As an aside, I learned for the first time that people could do this in…2012 I think.  When I was 36 going on 37.  The first movie I ever saw in the theater was Star Wars, as a toddler.  And as I mentioned before, I grew up on this scifi stuff.  But I’d never heard of how the Hugos worked until 35 years later.  And they wonder why Worldcon and Hugo participation is so low – clearly the folks running the show haven’t made a very big effort to put the word out and explain it to the rank and file scifi people out there, or invite them in.  I’m living proof of it.

Getting back to it, I cast some votes for the final ballot last year, so I had the opportunity to nominate this year.

I didn’t, though.

Why not?  Because the only novels I’ve read that were published in 2014 were The Chaplain’s War and Skin Game, and I don’t read that much short fiction.  (I have this thing where I tend not to read books when they first come out.  There are so many older, awesome books that I learn about as I go about my business that I’m always reading things from previous years, unless a book pops up that I REALLY want – like a Wheel of Time or Harry Potter book before the respective series finished.  Or more recently, like a Dresden book)  So I could have voted for the Sad Puppies 3 slate and basically nothing else (since I had read the short fiction Brad Torgersen recommend on the slate).  But I didn’t feel right about that, because I hadn’t looked at anything else that came out last year.  And while I love what SP is doing and really REALLY enjoy poking asshats in the eye, I didn’t want to nominate anyone without having a better idea of what the actual field was, because that would be dishonest – how could I really know those were my favorites for the year if I hadn’t read anything else?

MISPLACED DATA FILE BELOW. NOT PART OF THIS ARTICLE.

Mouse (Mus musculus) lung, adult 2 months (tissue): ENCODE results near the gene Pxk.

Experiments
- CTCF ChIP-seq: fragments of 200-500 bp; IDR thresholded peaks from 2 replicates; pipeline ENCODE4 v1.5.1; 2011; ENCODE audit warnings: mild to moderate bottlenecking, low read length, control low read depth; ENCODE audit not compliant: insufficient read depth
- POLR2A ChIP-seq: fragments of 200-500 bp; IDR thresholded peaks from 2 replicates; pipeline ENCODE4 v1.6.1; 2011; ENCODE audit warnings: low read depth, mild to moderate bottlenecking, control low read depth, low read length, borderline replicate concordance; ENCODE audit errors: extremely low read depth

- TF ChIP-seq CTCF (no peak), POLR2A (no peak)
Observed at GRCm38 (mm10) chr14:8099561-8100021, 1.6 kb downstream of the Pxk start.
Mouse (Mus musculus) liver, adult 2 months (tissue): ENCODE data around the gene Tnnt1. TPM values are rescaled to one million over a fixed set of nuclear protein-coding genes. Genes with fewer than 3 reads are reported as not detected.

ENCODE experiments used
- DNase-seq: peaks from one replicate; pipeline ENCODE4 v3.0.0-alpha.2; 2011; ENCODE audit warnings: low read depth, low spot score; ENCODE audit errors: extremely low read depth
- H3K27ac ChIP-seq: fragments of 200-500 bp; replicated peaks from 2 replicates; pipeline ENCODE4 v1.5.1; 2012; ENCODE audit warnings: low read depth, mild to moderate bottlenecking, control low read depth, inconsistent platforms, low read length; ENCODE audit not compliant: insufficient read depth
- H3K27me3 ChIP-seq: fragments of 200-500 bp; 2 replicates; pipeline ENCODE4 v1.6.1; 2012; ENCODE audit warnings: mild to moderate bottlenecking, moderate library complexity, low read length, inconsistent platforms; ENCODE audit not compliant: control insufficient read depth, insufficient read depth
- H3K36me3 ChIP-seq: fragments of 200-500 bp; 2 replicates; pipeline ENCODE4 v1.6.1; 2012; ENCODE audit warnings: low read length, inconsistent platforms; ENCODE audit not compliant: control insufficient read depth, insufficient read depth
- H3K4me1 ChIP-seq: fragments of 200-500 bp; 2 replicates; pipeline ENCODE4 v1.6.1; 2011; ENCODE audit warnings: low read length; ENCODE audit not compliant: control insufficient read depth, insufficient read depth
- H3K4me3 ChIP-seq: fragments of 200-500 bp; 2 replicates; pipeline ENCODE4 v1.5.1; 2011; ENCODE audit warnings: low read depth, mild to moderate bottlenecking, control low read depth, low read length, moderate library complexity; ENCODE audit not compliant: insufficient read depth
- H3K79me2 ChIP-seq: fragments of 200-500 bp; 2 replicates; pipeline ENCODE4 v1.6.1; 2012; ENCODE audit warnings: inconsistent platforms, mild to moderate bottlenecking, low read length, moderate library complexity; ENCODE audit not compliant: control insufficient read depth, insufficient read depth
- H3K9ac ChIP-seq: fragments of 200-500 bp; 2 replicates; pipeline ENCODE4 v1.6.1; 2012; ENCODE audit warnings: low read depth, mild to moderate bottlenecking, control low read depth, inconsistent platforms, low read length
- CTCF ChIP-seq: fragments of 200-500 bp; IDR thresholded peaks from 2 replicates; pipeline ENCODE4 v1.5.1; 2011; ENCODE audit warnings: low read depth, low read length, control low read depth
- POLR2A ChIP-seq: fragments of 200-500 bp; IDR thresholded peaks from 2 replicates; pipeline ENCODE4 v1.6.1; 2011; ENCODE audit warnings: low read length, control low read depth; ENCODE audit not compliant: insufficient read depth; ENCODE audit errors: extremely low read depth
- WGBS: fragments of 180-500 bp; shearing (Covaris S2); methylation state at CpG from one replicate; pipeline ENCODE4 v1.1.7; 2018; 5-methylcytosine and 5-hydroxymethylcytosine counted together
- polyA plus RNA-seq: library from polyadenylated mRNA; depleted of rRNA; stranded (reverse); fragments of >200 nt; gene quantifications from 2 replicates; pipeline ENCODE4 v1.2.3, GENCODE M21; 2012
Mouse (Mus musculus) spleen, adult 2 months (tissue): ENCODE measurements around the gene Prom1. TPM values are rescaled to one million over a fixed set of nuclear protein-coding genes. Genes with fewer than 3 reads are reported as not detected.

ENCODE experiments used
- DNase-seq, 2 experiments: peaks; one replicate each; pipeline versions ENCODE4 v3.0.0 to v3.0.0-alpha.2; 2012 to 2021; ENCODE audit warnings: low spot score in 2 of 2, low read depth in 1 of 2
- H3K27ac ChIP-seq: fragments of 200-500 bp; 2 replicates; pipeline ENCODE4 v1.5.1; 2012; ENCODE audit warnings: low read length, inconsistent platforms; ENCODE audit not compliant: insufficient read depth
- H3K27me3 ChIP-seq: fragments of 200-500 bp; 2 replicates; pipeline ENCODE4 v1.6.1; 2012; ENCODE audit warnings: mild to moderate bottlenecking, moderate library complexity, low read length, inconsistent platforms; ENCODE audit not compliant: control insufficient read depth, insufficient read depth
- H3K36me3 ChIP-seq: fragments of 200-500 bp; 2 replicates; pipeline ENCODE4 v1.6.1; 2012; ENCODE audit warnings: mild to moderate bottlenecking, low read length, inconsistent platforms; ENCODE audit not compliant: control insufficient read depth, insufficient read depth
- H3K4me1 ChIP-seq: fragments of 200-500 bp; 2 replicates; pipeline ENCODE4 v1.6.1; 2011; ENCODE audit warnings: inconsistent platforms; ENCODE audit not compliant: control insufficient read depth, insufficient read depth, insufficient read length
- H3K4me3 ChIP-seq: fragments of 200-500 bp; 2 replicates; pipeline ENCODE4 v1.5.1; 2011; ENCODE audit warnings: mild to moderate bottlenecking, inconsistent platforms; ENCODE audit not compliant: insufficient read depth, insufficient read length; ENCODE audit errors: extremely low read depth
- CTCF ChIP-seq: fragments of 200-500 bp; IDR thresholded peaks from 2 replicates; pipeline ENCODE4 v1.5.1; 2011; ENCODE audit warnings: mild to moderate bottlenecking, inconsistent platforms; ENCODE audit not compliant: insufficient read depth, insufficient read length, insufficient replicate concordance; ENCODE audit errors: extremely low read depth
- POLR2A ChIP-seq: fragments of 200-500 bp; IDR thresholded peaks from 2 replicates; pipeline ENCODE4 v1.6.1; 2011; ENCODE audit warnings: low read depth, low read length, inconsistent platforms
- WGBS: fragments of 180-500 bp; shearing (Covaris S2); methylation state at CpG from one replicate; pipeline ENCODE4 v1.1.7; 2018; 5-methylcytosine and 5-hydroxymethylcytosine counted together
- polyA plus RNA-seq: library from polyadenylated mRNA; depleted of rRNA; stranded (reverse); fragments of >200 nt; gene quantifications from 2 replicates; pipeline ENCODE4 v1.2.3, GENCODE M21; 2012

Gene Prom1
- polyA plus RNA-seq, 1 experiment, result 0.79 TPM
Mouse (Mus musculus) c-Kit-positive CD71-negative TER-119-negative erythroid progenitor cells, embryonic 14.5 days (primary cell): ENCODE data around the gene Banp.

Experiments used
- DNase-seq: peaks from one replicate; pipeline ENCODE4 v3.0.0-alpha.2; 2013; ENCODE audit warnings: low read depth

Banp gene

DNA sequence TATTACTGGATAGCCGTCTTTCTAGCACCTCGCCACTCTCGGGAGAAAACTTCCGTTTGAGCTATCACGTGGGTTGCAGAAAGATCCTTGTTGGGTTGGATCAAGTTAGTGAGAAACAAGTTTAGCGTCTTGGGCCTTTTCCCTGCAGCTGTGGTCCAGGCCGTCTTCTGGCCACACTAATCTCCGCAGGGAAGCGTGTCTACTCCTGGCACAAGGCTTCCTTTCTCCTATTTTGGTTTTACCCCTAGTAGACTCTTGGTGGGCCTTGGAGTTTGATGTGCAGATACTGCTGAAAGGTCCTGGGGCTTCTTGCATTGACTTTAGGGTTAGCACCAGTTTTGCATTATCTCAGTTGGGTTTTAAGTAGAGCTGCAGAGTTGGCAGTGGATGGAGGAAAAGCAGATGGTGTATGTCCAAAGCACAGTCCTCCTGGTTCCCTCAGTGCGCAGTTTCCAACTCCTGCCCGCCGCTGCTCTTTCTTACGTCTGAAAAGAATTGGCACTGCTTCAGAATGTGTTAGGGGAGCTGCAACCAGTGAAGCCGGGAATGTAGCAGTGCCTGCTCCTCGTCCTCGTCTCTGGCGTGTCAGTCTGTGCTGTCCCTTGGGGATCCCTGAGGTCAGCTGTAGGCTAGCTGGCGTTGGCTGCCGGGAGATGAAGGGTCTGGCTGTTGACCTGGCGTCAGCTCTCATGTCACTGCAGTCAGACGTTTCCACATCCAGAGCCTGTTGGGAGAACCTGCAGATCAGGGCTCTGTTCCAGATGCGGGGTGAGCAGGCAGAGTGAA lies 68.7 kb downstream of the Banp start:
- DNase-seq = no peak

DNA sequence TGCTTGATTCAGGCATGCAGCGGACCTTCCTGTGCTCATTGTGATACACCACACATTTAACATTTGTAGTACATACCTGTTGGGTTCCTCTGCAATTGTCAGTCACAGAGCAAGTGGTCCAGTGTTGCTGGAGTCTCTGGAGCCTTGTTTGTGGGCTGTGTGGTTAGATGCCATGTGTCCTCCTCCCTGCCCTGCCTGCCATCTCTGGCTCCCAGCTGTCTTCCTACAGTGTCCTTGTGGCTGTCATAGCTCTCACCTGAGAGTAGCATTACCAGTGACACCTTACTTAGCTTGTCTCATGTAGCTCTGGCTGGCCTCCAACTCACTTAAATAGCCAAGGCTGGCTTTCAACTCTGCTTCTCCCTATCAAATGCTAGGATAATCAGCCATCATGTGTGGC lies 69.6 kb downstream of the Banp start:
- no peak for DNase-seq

Not sure if that makes any sense.

I intend to vote for this year’s final ballot, though.  Like last year, I’ll read everything on the ballot and make my own determination about it.  At this point, I suspect Skin Game’s getting my novel vote because that was a KICK ASS book.  On the flip side, I couldn’t bring myself to finish Ancillary Justice because it was so obtuse and…annoying.  I’ll give Sword a fair swing, though.  The others….  I’ve heard good things about the goblin book, and Kloos’ work has been proclaimed as awesome for a while though I haven’t read it yet.  But still…Butcher.  He’s freaking great.

Well, we’ll see.

Anyway, not sure where I was going with this except to say I fully endorse and support what the Sad Puppies folks have been doing, even though I didn’t vote for any nominees this year.  Because, as I said, I despise busybodies and holier-than-thou types who seek to rule others’ thoughts and actions.  And because I thought this was supposed to be the biggest award in Scifi, given by all scifi fans, not just by a tiny, insular clique.

My bad.

Posted by: Michael Kingswood | March 27, 2015

More Reading and a General Update

It’s been a month since my last post, and I figured I’d give an update.  Got some more writing done; almost finished with a story I’ll be submitting to Writers of the Future in a few days.  Participated in some cool operations, but of course I won’t go into that here.  Maybe some other time, and someplace else that’s not so public.  :)

I’ve been working out, of course.  I’m one week from finishing Insanity for the second time this deployment.  That’s been fun, and of course, the workout is no joke.  Once I’m done with this round, I’m going to focus on weights and the exercise bike (I hate treadmills or I’d run.  At least the bike we have has videos of various routes on the Tour du France, so it’s not completely mind-numbing).  Earlier in the deployment I had been working hard on my pull-ups, but I got tendonitis in my elbows so I stopped for a while to heal.  It’s been a couple months now and the elbows feel 100%, so I re-started my pull-up regime yesterday.  Obviously, I’ve lost some of the progress I’d made before, and I went with sets of two (before I was doing sets of 3 or 4) so as to not press too hard too soon.  But I’m back on the horse again, which is good.